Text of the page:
MySQL is the most popular open-source database application, and is commonly used with PHP.
A database most often contains one or more tables, used to store information categorically.
Tables contain columns and records (rows) with data.
Below is an example of a table used to store user's informations (name, email, passord):
| 1|| Marius||faith|| firstname.lastname@example.org
| 2|| MarPlo||peace|| email@example.com
| 3|| I_AM||love|| firstname.lastname@example.org
- This table contains three records /rows (one for each person /user) and four columns (id, name, password, email)
MySQL naming rules
Each database and each table is identified by a name. The basic MySQL naming rules for databases, tables, and columns are:
- Names can be up to 64 characters long.
- Should only contain letters, numbers, and the underscore (no spaces).
- Names can begin with a number, but cannot consist exclusively of numbers.
- A table cannot have two columns with the same name and a database cannot have two tables with the same name.
- The name of tables and columns are case-sensitive.
MySQL data types
When creating a table, MySQL requires that you explicitly define what sort of information each column will contain. There are three primary types: Text (strings)
, Dates and times
; and two secondary types: Predefined lists
and Binary data
Choosing the column types correctly dictates what information can be stored and how, also affects the database's overall performance.
The table below lists most of the available types for MySQL, with a brief descriptions and how much space they take up.
|| The difference between "Text data types" consists in the maximum number of characters that can be stored in an individual field, the treatment of trailing spaces, and whether you can set a default value.
| CHAR(length)|| length bytes
||A fixed-length field from 0 to 255 characters long. Accepts a default value.
| VARCHAR(length)|| length + 1 or 2 bytes
||A variable-length field from 0 to 65,535 characters long. Accepts a default value.
| TINYTEXT|| length + 1 bytes
||A string with a maximum length of 255 characters
| TEXT|| length + 2 bytes
||A string with a maximum length of 65,535 characters. Cannot define a default value.
| MEDIUMTEXT|| length + 3 bytes
||A string with a maximum length of 16,777,215 characters
| LONGTEXT|| length + 4 bytes
||A string with a maximum length of 4,294,967,295 characters
|| These data types represents numbers in diferent formats.
| TINYINT(length)|| 1 byte
||Range of –128 to 127. Or 0 to 255 unsigned
| SMALLINT(length)|| 2 bytes
||Range of –32,768 to 32,767. Or 0 to 65,535 unsigned
| MEDIUMINT(length)|| 3 bytes
||Range of –8,388,608 to 8,388,607. Or 0 to 16,777,215 unsigned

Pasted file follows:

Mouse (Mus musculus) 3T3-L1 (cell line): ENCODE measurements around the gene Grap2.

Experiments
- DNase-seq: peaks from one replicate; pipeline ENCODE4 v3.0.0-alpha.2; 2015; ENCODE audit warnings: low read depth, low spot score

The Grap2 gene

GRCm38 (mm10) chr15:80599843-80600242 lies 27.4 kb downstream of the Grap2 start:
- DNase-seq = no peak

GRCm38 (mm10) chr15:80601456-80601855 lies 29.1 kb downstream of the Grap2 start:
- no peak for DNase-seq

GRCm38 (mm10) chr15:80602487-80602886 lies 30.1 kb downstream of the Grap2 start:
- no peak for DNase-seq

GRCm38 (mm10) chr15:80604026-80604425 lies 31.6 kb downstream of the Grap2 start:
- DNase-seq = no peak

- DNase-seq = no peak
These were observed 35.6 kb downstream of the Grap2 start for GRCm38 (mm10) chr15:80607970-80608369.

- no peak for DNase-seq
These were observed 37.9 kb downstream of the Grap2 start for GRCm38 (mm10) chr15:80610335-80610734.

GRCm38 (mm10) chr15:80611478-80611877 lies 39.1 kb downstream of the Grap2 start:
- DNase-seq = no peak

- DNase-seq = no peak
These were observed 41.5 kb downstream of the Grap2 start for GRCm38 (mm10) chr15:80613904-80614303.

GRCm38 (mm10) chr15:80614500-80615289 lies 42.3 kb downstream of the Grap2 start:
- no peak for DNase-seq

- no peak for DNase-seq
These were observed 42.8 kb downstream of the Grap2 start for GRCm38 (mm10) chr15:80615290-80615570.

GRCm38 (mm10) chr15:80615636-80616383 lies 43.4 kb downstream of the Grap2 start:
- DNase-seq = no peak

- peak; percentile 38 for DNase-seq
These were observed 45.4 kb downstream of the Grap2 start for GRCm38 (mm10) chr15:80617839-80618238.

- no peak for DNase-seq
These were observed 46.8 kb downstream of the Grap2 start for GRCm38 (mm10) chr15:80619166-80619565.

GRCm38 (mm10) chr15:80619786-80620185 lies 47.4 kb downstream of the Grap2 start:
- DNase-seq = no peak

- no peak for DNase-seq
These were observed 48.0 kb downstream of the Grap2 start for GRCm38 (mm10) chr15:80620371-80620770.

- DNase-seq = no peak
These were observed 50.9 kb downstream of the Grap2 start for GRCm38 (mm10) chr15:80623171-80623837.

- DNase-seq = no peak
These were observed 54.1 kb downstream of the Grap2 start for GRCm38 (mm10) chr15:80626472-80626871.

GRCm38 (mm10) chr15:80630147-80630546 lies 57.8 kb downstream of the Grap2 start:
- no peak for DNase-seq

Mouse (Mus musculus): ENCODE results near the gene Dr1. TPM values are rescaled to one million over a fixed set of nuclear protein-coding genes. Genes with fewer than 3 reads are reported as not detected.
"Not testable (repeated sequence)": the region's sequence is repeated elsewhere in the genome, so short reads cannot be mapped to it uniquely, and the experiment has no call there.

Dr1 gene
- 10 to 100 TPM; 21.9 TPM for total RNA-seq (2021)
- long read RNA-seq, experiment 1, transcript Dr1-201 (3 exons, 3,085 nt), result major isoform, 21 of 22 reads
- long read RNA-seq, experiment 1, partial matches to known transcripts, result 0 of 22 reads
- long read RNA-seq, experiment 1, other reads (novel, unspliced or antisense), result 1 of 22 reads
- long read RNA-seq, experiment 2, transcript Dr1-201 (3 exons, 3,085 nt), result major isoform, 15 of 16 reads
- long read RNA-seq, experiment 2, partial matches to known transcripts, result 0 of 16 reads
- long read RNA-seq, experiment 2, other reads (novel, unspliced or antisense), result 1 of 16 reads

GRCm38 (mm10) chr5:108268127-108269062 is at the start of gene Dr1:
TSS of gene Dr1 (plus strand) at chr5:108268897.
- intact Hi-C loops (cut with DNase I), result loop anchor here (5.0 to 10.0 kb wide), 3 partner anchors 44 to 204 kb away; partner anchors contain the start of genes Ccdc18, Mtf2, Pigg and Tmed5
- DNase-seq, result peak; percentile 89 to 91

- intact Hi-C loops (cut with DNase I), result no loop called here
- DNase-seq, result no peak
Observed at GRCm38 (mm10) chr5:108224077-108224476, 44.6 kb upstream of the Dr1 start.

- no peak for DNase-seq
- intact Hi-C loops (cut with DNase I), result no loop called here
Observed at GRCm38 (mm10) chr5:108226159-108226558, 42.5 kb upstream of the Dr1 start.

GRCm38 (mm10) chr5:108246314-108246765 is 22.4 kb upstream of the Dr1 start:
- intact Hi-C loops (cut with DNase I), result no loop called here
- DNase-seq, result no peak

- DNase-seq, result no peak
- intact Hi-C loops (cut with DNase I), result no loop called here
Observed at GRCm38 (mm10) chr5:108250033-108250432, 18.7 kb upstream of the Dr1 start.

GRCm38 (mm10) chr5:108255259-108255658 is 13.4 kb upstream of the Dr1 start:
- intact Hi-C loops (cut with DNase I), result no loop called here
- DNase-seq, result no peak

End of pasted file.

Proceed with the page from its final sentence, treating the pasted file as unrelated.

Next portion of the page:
| INT(length)|| 4 bytes
||Range of –2,147,483,648 to 2,147,483,647. If the column is declared as UNSIGNED, the range is from 0 to 4,294,967,295
| BIGINT(length)|| 8 bytes
||Range of –9,223,372,036,854,775,808 to 9,223,372,036,854,775,807. Or 0 to 18,446,744,073,709,551,615 unsigned
| FLOAT(length, decimals)|| 4 bytes
||A small number with a floating decimal point. Since PHP will format numbers after calculation, They recommend that you use FLOAT without the optional parameters.
| DOUBLE(length, decimals)|| 8 bytes
||A large number with a floating decimal point
| DECIMAL(length, decimals)|| length + 1 or 2 bytes
||A DOUBLE type, allowing for a fixed decimal point. Prior to MySQL 5.0.3, the DECIMAL data type was stored as a string, so could not be used with SQL functions, such as SUM()
|Storing dates and times
|| MySQL stores dates in one format only: YYYY-MM-DD
| DATE|| 3 bytes
||A date stored as YYYY-MM-DD. The range is 1000-01-01 to 9999-12-31
| DATETIME|| 8 bytes
||A combined date and time displayed in the format YYYY-MM-DD HH:MM:SS
| TIMESTAMP|| 4 bytes
||A timestamp (normally generated automatically by the computer). Legal values range from the beginning of 1970 through January 2038. TIMESTAMP columns are displayed in the same format as DATETIME columns.
| TIME|| 3 bytes
||In the format of HH:MM:SS
|Storing predefined lists
|| MySQL lets you store two types of predefined list that could be regarded as the database equivalents of radio button and check box states
| ENUM|| 1 or 2 bytes
||This column type stores a single choice from a predefined list, each column can have one of several possible values
| SET|| 1, 2, 3, 4, or 8 bytes
||This column type stores zero or more choices from a predefined list. Like ENUM except that each column can have more than one of several possible values. or more choices from a predefined list. The list can hold a maximum of 64 choices.
|Storing binary data
|| Storing binary data, such as images.
||Up to 255 bytes
||Up to 64kB
||Up to 16MB
||Up to 4GB
- The parameters (length, decimal
) are optional, but for performance purposes, you should place some restrictions on how much data can be stored in any column. Databases are normally faster when working with fixed-size columns.
- Use VARCHAR for short text items and TEXT for longer ones.
- Use DECIMAL to store currencies.
- For dates and times, it's better to use TIMESTAMP when you record in that field a fixed point in time (for example when a record was inserted into the database
). And, to use a DATETIME field when the date/time can be set and changed arbitrarily.
Note that the TIMESTAMP field type is automatically set as the current date and time when an INSERT or UPDATE occurs, even if no value is specified for that particular field.
- Isn't a good idea to use binary data. It bloats your database, and you can't display images directly from a database.
• This lesson is just for a brief introduction, and you can come back here when you want to check the list of MySQL data types (you can add this page to favorites
In the next lesson you can learn how to connect to MySQL server with PHP, create a database and tables with the object-oriented interface known as MySQLi (MySQL Improved